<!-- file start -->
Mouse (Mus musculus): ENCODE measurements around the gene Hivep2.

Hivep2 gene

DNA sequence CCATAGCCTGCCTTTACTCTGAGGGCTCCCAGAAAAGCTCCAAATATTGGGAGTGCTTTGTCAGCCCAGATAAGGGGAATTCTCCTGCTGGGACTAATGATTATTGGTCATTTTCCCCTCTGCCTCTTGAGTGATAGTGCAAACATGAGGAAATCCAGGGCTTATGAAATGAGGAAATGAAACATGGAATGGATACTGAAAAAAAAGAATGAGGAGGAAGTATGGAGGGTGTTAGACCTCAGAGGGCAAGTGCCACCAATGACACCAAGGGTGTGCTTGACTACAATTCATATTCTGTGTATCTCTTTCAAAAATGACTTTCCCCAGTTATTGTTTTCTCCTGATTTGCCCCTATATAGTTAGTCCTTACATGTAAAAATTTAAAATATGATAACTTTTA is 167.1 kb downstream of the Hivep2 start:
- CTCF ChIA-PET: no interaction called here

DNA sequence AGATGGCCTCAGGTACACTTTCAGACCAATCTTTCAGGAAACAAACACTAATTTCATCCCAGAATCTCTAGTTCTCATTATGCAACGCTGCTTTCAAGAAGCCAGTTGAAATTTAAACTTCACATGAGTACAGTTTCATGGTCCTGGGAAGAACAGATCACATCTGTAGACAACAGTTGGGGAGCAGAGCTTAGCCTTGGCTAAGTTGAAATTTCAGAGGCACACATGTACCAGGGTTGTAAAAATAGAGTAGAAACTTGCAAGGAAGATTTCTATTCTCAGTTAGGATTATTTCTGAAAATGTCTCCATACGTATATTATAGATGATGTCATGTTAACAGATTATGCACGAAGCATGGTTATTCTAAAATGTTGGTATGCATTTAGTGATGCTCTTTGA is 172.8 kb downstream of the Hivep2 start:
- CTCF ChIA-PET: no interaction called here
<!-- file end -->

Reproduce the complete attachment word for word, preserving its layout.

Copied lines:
Mouse (Mus musculus): ENCODE measurements around the gene Hivep2.

Hivep2 gene

DNA sequence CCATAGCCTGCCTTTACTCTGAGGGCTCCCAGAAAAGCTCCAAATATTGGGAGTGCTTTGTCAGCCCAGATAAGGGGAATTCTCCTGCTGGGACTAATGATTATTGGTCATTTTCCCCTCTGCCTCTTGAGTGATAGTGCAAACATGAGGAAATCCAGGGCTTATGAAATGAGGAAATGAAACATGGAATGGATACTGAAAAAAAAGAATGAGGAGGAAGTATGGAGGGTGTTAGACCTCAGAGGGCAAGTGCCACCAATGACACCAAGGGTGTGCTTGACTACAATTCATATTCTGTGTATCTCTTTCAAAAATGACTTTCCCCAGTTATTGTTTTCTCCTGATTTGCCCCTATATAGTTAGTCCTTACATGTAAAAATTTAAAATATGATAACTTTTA is 167.1 kb downstream of the Hivep2 start:
- CTCF ChIA-PET: no interaction called here

DNA sequence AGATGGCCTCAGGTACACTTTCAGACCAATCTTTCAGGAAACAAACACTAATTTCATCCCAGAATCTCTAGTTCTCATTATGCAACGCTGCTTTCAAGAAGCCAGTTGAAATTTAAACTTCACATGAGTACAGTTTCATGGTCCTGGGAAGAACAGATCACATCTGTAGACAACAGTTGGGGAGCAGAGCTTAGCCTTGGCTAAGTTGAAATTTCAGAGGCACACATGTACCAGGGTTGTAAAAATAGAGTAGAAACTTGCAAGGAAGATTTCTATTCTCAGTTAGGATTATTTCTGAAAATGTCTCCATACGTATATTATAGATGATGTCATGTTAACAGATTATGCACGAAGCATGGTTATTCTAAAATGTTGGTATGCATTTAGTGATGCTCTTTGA is 172.8 kb downstream of the Hivep2 start:
- CTCF ChIA-PET: no interaction called here